Every now and again we lie to ourselves, and sometimes we do it without even realizing it. Sales people are some of the biggest culprits of this, and eyesonsales.com has revealed some of the most common lies sales people tell themselves:
- Sales Lie #1: “I could reach my quota if my company lowered their prices.”
No, just do some work on your sales technique. If you rely solely on price to close deals then you condition your customers to constantly push you for a larger discount or a better price.
- Sales Lie #2: “I’ve got this deal in the bag.”
If a client tells you that they’re interested, that everything looks good and that they will get back to you in a few days, it doesn’t mean that the client is going to definitely buy from you. No deal is guaranteed until the other person signs the agreement, gives you confirmation, or places the order.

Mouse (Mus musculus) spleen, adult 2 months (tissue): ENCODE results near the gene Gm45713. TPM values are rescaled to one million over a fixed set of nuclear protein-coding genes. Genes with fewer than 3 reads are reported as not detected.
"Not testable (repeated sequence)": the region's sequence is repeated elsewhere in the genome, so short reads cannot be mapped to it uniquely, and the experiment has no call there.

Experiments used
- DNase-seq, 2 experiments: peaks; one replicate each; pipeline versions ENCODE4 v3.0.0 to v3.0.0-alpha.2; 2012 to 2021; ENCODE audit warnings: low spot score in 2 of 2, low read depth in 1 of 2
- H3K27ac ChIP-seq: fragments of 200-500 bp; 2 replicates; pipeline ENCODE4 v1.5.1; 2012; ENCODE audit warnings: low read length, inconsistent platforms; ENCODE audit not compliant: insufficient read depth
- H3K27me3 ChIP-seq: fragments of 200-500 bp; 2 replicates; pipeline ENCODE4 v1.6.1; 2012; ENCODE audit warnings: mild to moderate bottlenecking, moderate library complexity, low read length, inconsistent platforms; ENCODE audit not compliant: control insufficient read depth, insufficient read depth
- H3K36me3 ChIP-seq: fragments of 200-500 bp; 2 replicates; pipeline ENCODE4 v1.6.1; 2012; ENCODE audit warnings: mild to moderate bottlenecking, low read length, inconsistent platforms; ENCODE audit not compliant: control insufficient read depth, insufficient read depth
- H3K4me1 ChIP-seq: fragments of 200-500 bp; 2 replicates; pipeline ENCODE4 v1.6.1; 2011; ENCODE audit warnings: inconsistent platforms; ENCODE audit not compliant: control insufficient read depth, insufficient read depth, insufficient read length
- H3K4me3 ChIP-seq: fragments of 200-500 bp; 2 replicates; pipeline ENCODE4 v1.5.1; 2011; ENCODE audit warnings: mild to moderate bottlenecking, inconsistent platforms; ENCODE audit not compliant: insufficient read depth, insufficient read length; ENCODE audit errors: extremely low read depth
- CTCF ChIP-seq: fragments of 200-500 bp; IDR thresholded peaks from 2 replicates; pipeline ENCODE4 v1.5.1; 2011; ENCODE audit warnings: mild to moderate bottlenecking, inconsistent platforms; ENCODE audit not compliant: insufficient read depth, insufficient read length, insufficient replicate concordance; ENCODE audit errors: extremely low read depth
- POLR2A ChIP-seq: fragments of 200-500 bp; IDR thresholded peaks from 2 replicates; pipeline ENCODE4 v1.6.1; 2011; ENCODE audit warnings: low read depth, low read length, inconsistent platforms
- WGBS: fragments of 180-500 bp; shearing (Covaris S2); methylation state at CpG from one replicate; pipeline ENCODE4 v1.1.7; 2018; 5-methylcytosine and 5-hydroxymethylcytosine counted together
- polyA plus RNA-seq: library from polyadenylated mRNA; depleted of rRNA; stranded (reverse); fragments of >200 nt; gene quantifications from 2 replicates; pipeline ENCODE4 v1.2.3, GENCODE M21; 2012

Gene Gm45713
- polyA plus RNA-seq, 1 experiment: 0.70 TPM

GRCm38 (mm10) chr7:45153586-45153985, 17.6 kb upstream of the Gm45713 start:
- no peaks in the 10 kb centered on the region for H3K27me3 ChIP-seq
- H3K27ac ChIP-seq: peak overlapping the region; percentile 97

- Sales Lie #3: “The competition is always offering better prices.”
While some competitors will consistently beat you on price, the reality is that most companies are competitively priced. It’s a rare situation when a competitor will out-price you on everything you sell unless the products are different, eyesonsales.com says.
- Sales Lie: #4: “If I don’t set a sales target I won’t be disappointed.”
By doing this, you’re basically saying that you don’t want to succeed and you don’t want to work hard. Top performing sales reps always set high, ambitious goals and their targets are usually higher than those set by their company. They use these goals to inspire and motivate themselves to achieve more.
- Sales Lie: #5: “No one is buying.”
This is a huge misconception. Regardless of the economy, people still make buying decisions. They still make purchases. Stop wasting time thinking about the people who aren’t buying and find the people and companies who are buying!
- Sales Lie #6: “I don’t need to practice my sales presentation.”
If you want to be a good salesperson you have to practice, because practice makes perfect. The best sales people seldom take their sales appointments and meetings for granted. They rehearse the questions they need to ask. They run through their presentation to make sure they have included the necessary details and that their presentation flows in a logical manner and that it addresses their prospect’s situation and/or needs.